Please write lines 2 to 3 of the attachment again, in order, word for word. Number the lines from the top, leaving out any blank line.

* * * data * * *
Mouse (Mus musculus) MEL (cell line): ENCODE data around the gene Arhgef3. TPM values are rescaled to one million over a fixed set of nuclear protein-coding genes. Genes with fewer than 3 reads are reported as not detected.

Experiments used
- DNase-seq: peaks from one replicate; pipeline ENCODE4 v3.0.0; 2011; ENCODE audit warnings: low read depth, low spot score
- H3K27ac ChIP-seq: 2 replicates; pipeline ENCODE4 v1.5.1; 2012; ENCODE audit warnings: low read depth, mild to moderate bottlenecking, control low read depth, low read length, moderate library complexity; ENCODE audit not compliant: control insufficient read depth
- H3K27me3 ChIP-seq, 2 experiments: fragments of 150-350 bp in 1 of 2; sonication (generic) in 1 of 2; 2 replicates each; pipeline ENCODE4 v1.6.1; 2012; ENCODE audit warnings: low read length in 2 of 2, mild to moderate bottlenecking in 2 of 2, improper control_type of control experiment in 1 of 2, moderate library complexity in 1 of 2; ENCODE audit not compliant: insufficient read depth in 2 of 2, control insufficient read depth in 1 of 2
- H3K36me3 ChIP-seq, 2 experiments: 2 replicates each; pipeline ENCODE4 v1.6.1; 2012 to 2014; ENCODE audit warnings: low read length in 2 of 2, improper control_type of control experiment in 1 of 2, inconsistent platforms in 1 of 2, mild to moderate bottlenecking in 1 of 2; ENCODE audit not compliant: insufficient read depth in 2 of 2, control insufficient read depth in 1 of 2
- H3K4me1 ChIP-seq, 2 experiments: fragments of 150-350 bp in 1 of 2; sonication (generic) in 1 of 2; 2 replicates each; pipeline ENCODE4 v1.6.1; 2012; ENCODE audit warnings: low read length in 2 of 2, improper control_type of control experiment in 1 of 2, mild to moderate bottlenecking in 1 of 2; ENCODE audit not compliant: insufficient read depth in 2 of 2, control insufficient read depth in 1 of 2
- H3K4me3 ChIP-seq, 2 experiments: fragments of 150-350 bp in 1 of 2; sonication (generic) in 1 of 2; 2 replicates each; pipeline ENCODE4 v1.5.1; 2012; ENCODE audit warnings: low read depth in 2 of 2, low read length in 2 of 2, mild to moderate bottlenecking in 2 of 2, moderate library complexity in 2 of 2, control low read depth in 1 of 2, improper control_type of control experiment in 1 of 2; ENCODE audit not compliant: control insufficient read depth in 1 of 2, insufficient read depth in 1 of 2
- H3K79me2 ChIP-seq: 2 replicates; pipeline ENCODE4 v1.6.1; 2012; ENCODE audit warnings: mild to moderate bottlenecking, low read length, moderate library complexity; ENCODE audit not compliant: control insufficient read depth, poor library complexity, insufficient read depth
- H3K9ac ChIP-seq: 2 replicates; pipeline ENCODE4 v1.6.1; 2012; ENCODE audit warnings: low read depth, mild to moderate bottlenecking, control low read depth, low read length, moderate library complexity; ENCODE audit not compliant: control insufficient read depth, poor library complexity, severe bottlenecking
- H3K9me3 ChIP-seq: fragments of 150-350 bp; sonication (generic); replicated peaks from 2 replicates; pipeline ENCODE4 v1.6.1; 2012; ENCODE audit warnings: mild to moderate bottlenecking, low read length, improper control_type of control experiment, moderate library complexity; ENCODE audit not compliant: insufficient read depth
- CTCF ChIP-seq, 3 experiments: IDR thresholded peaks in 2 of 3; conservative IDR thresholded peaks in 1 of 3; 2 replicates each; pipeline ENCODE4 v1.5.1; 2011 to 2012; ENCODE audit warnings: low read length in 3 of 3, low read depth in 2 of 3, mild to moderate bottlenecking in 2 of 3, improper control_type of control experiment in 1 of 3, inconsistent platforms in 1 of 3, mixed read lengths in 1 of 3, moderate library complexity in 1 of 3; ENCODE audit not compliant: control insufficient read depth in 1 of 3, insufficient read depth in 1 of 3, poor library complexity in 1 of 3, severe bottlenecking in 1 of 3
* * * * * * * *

Experiments used
- DNase-seq: peaks from one replicate; pipeline ENCODE4 v3.0.0; 2011; ENCODE audit warnings: low read depth, low spot score